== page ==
People who occasionally paint their homes are running around stocking up on supplies and six-packs of beer because they feel that painting season is upon us. Actually, painting as a chore or occupation has no season. You can paint every day, year-round and never catch up to what needs to be painted, which, in my case, is defined by my wife. 

But in Maine, there is a definite season when you can attack those outdoor paint jobs: this is defined as the time the deer flies, mosquitoes and black flies are out and it’s not too cold or wet … or hot. 

To be clear, deer do not actually fly in Maine. When 

I refer to deer flies, I am talking about the aggressive bloodsucking female insects from the order Diptera and the genus Chrysops that feed on cattle, people, deer and other mammals. About the only time a deer flies around here is when you suddenly come upon one in the road and hit it with the bow of your pickup truck at just the right speed and angle to get it airborne.

But that is not where we are going with this.

If you occasionally paint and then marvel at how professional your painting appears, we’re all good. If, however, you have acquired an eye for the details of a paint job and wonder why your painting looks like the work of an impatient adolescent who was thinking more about his girlfriend than about the paint at the end of his brush, you might want to give this another minute.

One characteristic of a nice paint job is that there are no gaps where surfaces meet. This means no gaps in the corners, within the trim and no gaps where the drywall meets the trim. Gaps make the construction look shoddy because they are black. And, unless you’re painting your trim and room black, they tend to call attention to any separation where surfaces are joined — which is most abutting surfaces because it’s impossible to make a perfect joint every time.

This is where caulk comes in or, more accurately, where it goes in: it fills in those pestiferous black gaps. If you look directly at them and squint, you will see they spell out “Bad Paint Job” right over your top coat. Caulk has the potential to fill in the gaps and make the construction look perfect. The trouble with caulking is that it looks easy but things go wrong in a hurry. There are a lot of variables and more supplies to buy. 

Yes, you’ll have to buy a caulking gun if you want to dispense caulk from the cartridge in which it is normally sold. And yes, you will have to choose from the 250 different caulks they normally have on sale at any paint department. Choose something that says “Painter’s Caulk” and not, for example, “Blacktop Asphalt Caulk.”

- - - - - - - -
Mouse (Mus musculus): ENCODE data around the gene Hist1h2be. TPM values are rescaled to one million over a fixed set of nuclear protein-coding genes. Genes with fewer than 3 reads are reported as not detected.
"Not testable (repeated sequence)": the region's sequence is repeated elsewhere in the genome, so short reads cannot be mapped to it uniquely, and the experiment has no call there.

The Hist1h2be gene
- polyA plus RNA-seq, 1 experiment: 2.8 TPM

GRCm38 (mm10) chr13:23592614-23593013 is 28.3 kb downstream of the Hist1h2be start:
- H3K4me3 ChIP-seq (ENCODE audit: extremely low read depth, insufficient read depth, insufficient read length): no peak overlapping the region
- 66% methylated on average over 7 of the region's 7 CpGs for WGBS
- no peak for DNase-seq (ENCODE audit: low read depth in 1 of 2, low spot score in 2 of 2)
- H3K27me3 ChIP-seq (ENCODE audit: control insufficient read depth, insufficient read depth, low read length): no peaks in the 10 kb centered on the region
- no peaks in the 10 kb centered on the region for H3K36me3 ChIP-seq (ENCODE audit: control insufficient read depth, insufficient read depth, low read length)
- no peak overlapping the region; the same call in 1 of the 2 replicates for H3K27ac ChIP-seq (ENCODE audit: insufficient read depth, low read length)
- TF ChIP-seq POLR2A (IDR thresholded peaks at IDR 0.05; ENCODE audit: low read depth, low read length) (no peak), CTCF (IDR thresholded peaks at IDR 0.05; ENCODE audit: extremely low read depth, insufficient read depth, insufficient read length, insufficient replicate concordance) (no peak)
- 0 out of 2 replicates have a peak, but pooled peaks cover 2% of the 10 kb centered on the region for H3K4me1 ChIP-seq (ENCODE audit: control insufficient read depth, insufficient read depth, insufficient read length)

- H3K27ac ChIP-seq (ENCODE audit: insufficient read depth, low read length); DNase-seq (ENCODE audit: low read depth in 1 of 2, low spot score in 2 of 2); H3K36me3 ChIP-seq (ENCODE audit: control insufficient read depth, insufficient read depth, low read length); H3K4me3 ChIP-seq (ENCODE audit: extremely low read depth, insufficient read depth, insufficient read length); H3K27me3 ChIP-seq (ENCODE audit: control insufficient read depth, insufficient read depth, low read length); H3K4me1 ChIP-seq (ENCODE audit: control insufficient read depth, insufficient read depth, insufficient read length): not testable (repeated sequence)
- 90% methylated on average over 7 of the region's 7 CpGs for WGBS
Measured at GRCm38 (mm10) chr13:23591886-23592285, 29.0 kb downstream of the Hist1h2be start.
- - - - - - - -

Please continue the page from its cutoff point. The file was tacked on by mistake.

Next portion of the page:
There is an ideal application speed related to how much pressure is applied to the caulking gun, taking into account the size of the opening you made in the applicator tip. There is a perfect angle in two dimensions in which to hold the tube and that will depend on the angle you cut the tip. In other words, there is a certain art in applying caulk which you will not have mastered the first time you try it. Things may get messy but don’t give up. Just like playing Rachmaninoff’s Piano Concerto No. 3, you’ll only get better with practice. 

Don’t get cocky with the caulk and know that it’s no use getting angry at the caulk as well. The caulk will not adapt to your ways. It is consistent. Inconvenient as it is, changing the way you apply it is the only variable that can be tweaked to achieve superior results.

After you mess up applying the caulk to the gaps, you can smooth it with your finger for a perfect finish. How hard you push with your finger matters, just like when playing the piano. If you push too hard, you will require some choice swear words or another beer. Maybe both.

After smoothing the caulk, honestly evaluate the quality of your work and determine if painting can commence. If the caulking looks hopeless, apply two or three more beers and wait for the appearance to improve.  

You might consider calling in the professionals. Believe me, your spouse will help you with that decision. Good luck.